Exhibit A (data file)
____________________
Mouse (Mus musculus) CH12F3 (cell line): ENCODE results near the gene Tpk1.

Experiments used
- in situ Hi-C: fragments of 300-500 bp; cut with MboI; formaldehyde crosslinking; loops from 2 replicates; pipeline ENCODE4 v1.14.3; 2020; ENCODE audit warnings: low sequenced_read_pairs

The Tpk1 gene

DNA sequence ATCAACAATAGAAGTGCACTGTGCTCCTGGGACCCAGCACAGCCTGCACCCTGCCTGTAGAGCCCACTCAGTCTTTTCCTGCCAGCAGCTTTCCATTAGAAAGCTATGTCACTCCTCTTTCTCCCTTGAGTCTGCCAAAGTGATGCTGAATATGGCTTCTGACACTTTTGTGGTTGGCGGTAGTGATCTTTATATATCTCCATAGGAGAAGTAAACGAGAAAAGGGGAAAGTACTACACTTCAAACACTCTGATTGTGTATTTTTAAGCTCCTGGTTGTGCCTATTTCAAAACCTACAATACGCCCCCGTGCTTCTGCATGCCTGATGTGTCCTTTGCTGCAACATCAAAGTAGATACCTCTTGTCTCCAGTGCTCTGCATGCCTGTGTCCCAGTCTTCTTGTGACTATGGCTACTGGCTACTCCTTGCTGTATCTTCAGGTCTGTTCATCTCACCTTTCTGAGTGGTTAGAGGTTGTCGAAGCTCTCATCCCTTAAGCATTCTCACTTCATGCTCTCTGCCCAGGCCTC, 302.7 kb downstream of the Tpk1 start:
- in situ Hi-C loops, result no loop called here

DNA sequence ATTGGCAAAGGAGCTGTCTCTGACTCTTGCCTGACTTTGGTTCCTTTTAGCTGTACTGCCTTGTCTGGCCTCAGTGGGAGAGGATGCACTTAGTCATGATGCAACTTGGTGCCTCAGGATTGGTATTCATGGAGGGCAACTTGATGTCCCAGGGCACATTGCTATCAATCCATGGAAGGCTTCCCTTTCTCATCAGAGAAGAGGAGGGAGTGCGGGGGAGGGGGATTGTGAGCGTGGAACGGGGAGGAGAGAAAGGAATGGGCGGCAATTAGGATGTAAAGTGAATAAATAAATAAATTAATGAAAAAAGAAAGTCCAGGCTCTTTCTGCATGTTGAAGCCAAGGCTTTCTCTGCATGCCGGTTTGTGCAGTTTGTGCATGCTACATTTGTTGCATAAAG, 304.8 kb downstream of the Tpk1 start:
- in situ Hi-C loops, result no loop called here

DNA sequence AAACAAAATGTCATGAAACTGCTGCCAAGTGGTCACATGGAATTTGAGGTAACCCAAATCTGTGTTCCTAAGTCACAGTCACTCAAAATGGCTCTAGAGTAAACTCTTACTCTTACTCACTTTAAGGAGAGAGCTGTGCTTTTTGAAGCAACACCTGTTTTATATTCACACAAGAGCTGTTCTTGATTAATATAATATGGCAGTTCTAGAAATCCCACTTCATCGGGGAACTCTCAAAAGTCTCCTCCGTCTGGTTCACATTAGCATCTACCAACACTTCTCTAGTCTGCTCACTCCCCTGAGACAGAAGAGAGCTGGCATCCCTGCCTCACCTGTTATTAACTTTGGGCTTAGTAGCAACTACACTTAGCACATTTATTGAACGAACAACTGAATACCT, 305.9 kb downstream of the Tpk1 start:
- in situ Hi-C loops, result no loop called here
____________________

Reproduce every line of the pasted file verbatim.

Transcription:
Mouse (Mus musculus) CH12F3 (cell line): ENCODE results near the gene Tpk1.

Experiments used
- in situ Hi-C: fragments of 300-500 bp; cut with MboI; formaldehyde crosslinking; loops from 2 replicates; pipeline ENCODE4 v1.14.3; 2020; ENCODE audit warnings: low sequenced_read_pairs

The Tpk1 gene

DNA sequence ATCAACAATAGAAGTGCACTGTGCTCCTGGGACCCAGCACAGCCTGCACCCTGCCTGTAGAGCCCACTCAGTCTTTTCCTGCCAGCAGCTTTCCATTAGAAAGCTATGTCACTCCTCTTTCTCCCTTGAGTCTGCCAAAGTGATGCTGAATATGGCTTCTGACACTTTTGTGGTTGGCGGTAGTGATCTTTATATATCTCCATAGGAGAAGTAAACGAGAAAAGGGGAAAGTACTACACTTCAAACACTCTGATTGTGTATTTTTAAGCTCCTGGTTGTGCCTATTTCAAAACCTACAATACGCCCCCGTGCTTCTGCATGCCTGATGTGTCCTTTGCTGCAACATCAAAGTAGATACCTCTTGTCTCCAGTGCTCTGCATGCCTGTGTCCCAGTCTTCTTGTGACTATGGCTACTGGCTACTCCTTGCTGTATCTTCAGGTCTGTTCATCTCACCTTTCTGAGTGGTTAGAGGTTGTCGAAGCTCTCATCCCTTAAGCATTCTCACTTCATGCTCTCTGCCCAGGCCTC, 302.7 kb downstream of the Tpk1 start:
- in situ Hi-C loops, result no loop called here

DNA sequence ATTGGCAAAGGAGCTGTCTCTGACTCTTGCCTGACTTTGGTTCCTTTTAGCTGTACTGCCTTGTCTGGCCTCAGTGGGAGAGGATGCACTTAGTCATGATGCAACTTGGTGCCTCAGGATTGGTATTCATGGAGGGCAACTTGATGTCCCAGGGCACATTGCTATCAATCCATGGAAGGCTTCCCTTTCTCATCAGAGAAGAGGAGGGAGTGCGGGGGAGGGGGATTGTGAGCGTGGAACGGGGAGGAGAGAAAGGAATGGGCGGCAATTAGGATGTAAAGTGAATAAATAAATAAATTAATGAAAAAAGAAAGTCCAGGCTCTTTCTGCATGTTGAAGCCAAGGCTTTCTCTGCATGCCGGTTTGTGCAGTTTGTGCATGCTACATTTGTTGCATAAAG, 304.8 kb downstream of the Tpk1 start:
- in situ Hi-C loops, result no loop called here

DNA sequence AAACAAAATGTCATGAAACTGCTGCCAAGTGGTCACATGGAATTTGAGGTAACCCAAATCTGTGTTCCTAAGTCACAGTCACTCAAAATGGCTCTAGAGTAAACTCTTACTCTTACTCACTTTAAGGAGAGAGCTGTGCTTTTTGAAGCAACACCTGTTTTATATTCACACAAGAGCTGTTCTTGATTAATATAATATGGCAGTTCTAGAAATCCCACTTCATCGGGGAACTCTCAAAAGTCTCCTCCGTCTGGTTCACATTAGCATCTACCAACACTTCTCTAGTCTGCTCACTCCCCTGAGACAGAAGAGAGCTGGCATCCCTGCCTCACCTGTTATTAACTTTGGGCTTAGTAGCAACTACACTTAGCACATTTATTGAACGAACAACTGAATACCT, 305.9 kb downstream of the Tpk1 start:
- in situ Hi-C loops, result no loop called here